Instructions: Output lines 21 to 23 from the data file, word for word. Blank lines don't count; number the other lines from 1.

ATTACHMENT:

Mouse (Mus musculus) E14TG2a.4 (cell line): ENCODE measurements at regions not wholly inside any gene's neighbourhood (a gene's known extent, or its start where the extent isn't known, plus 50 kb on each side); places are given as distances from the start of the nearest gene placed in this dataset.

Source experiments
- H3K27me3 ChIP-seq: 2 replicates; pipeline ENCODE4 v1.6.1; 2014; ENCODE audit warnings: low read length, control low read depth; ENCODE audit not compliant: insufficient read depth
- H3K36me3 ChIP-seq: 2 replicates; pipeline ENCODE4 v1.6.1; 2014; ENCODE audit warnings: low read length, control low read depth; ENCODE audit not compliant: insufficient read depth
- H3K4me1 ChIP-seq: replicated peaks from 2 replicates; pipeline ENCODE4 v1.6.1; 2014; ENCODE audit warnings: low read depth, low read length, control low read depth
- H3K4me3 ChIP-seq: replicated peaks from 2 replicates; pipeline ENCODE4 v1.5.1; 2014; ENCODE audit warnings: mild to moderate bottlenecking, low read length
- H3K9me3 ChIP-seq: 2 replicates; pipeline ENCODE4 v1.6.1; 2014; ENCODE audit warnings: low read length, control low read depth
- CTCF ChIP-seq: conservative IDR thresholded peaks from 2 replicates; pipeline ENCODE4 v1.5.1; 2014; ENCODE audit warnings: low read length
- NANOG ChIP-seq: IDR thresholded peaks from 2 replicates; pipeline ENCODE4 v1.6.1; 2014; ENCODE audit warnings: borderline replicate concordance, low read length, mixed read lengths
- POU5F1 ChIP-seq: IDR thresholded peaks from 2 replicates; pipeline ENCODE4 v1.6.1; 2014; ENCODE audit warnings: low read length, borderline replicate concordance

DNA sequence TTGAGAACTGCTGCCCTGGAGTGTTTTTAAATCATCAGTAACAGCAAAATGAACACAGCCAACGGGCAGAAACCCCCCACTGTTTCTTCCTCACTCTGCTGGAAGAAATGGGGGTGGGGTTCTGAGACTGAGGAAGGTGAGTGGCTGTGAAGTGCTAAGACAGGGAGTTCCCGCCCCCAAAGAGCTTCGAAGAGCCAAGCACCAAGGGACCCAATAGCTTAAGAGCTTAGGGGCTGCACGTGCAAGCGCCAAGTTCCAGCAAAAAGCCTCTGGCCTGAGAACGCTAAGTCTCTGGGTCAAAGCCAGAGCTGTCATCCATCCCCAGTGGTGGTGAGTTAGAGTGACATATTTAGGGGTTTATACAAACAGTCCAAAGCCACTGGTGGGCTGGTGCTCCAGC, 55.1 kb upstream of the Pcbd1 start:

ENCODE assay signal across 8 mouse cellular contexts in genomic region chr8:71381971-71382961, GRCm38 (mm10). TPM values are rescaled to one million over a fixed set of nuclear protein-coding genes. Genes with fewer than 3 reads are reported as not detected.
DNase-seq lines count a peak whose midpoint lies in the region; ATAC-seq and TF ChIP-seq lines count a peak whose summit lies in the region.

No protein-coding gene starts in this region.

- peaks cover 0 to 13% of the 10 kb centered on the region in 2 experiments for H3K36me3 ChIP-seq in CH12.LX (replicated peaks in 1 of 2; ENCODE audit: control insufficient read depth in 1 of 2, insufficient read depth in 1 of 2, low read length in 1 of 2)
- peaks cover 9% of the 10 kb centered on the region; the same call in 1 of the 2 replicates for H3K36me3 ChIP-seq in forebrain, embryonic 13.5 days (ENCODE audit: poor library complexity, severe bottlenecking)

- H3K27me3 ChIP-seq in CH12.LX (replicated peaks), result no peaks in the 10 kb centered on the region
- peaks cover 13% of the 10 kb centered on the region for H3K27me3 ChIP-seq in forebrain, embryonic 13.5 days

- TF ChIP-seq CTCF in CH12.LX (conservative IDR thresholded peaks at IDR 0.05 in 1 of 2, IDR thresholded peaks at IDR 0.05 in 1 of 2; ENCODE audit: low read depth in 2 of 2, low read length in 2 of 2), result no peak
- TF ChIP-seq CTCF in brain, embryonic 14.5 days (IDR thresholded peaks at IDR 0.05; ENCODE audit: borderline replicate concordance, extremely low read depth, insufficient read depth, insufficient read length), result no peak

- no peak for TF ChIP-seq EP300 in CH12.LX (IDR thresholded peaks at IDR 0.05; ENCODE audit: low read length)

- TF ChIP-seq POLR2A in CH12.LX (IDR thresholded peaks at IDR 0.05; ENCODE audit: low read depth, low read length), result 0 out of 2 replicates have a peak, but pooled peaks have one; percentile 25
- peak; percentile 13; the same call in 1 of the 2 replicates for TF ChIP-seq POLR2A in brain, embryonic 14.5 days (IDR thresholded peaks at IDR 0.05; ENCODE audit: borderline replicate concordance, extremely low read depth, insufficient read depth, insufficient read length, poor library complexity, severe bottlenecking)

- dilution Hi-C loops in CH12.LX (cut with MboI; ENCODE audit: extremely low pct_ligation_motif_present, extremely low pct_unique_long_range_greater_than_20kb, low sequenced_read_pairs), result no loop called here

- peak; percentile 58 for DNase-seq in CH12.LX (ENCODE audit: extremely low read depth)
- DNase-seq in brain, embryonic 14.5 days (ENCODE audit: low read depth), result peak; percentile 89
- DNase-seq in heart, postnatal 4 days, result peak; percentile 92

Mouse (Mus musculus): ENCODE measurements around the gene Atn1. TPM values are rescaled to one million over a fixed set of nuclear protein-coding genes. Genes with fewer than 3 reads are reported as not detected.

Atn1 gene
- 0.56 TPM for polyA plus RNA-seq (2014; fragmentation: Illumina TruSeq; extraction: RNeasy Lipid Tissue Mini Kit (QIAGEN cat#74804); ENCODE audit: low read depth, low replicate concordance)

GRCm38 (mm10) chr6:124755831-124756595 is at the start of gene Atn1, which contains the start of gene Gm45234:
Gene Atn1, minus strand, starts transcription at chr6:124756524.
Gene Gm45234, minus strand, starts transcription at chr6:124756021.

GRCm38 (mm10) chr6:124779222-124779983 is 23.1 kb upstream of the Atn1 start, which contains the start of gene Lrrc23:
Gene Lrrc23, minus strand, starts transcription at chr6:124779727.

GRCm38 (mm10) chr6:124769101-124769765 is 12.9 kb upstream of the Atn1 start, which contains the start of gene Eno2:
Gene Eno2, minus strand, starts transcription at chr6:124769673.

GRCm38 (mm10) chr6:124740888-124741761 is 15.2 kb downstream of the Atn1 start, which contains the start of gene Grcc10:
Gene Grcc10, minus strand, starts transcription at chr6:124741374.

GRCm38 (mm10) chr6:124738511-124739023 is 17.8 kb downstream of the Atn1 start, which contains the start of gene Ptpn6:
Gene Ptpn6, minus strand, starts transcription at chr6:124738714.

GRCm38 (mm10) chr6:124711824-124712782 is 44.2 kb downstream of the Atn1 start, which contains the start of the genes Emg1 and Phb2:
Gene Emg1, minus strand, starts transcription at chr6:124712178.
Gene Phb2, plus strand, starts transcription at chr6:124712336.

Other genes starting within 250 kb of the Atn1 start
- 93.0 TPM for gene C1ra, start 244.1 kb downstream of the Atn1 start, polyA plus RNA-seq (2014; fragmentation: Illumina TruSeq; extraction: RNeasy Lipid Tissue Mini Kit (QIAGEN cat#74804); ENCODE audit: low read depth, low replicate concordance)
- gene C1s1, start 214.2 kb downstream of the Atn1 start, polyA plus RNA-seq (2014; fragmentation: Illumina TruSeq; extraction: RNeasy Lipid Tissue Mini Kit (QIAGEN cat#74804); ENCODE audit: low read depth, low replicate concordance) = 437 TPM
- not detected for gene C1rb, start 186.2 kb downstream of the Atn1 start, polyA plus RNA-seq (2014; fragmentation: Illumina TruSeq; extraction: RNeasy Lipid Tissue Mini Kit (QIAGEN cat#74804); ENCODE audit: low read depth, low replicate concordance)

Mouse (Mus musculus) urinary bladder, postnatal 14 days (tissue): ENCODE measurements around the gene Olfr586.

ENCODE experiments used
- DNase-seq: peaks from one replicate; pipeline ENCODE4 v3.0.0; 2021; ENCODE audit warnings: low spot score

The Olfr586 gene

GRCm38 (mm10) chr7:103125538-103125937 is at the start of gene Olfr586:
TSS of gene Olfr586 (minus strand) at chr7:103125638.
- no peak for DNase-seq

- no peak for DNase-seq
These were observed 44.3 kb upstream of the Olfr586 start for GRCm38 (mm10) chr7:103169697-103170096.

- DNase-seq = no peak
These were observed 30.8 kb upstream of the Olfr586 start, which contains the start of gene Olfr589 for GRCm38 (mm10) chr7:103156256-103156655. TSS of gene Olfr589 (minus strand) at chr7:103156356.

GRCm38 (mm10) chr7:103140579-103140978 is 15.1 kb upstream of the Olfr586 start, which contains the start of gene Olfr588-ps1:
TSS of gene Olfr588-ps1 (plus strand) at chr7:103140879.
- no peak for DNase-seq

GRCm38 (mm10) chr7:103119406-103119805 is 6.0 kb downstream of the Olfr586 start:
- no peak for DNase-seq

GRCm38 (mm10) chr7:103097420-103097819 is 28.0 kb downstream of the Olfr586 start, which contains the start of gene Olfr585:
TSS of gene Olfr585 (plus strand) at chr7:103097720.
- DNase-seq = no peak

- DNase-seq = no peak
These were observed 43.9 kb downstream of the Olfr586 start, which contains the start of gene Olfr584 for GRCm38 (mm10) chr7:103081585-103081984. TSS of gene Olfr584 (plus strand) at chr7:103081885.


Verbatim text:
- no peak for TF ChIP-seq EP300 in CH12.LX (IDR thresholded peaks at IDR 0.05; ENCODE audit: low read length)

- TF ChIP-seq POLR2A in CH12.LX (IDR thresholded peaks at IDR 0.05; ENCODE audit: low read depth, low read length), result 0 out of 2 replicates have a peak, but pooled peaks have one; percentile 25
- peak; percentile 13; the same call in 1 of the 2 replicates for TF ChIP-seq POLR2A in brain, embryonic 14.5 days (IDR thresholded peaks at IDR 0.05; ENCODE audit: borderline replicate concordance, extremely low read depth, insufficient read depth, insufficient read length, poor library complexity, severe bottlenecking)